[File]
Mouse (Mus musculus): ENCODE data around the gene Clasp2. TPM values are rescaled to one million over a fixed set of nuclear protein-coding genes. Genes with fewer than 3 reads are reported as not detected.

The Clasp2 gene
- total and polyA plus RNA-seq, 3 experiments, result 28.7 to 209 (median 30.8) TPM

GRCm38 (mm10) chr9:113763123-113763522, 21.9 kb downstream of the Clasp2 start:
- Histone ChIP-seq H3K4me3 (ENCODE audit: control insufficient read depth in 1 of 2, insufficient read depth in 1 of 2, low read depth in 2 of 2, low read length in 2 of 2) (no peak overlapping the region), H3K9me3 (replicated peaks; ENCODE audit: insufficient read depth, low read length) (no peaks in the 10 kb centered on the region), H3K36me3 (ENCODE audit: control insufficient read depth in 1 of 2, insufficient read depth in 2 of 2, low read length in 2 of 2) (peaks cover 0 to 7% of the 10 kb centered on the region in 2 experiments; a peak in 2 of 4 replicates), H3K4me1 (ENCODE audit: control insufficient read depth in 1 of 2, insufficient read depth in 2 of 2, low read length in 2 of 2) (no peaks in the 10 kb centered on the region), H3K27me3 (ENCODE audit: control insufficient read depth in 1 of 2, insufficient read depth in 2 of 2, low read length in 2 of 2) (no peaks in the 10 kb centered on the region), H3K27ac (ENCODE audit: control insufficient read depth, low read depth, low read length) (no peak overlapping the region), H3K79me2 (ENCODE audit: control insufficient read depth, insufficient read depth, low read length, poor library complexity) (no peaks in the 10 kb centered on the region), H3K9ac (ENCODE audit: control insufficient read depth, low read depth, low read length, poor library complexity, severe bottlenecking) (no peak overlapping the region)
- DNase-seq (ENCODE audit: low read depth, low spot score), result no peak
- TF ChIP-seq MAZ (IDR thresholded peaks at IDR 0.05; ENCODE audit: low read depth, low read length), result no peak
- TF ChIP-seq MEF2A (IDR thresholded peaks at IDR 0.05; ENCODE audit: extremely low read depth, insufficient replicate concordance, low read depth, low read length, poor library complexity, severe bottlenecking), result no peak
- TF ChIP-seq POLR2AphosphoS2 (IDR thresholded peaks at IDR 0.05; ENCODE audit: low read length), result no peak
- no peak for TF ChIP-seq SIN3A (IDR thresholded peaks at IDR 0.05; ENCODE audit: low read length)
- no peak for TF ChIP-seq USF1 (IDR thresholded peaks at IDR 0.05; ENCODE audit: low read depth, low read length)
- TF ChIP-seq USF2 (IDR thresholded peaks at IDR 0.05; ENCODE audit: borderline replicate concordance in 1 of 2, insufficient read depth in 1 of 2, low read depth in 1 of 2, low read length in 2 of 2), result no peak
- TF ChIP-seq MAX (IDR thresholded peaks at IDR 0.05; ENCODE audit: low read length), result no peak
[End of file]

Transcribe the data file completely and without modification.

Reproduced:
Mouse (Mus musculus): ENCODE data around the gene Clasp2. TPM values are rescaled to one million over a fixed set of nuclear protein-coding genes. Genes with fewer than 3 reads are reported as not detected.

The Clasp2 gene
- total and polyA plus RNA-seq, 3 experiments, result 28.7 to 209 (median 30.8) TPM

GRCm38 (mm10) chr9:113763123-113763522, 21.9 kb downstream of the Clasp2 start:
- Histone ChIP-seq H3K4me3 (ENCODE audit: control insufficient read depth in 1 of 2, insufficient read depth in 1 of 2, low read depth in 2 of 2, low read length in 2 of 2) (no peak overlapping the region), H3K9me3 (replicated peaks; ENCODE audit: insufficient read depth, low read length) (no peaks in the 10 kb centered on the region), H3K36me3 (ENCODE audit: control insufficient read depth in 1 of 2, insufficient read depth in 2 of 2, low read length in 2 of 2) (peaks cover 0 to 7% of the 10 kb centered on the region in 2 experiments; a peak in 2 of 4 replicates), H3K4me1 (ENCODE audit: control insufficient read depth in 1 of 2, insufficient read depth in 2 of 2, low read length in 2 of 2) (no peaks in the 10 kb centered on the region), H3K27me3 (ENCODE audit: control insufficient read depth in 1 of 2, insufficient read depth in 2 of 2, low read length in 2 of 2) (no peaks in the 10 kb centered on the region), H3K27ac (ENCODE audit: control insufficient read depth, low read depth, low read length) (no peak overlapping the region), H3K79me2 (ENCODE audit: control insufficient read depth, insufficient read depth, low read length, poor library complexity) (no peaks in the 10 kb centered on the region), H3K9ac (ENCODE audit: control insufficient read depth, low read depth, low read length, poor library complexity, severe bottlenecking) (no peak overlapping the region)
- DNase-seq (ENCODE audit: low read depth, low spot score), result no peak
- TF ChIP-seq MAZ (IDR thresholded peaks at IDR 0.05; ENCODE audit: low read depth, low read length), result no peak
- TF ChIP-seq MEF2A (IDR thresholded peaks at IDR 0.05; ENCODE audit: extremely low read depth, insufficient replicate concordance, low read depth, low read length, poor library complexity, severe bottlenecking), result no peak
- TF ChIP-seq POLR2AphosphoS2 (IDR thresholded peaks at IDR 0.05; ENCODE audit: low read length), result no peak
- no peak for TF ChIP-seq SIN3A (IDR thresholded peaks at IDR 0.05; ENCODE audit: low read length)
- no peak for TF ChIP-seq USF1 (IDR thresholded peaks at IDR 0.05; ENCODE audit: low read depth, low read length)
- TF ChIP-seq USF2 (IDR thresholded peaks at IDR 0.05; ENCODE audit: borderline replicate concordance in 1 of 2, insufficient read depth in 1 of 2, low read depth in 1 of 2, low read length in 2 of 2), result no peak
- TF ChIP-seq MAX (IDR thresholded peaks at IDR 0.05; ENCODE audit: low read length), result no peak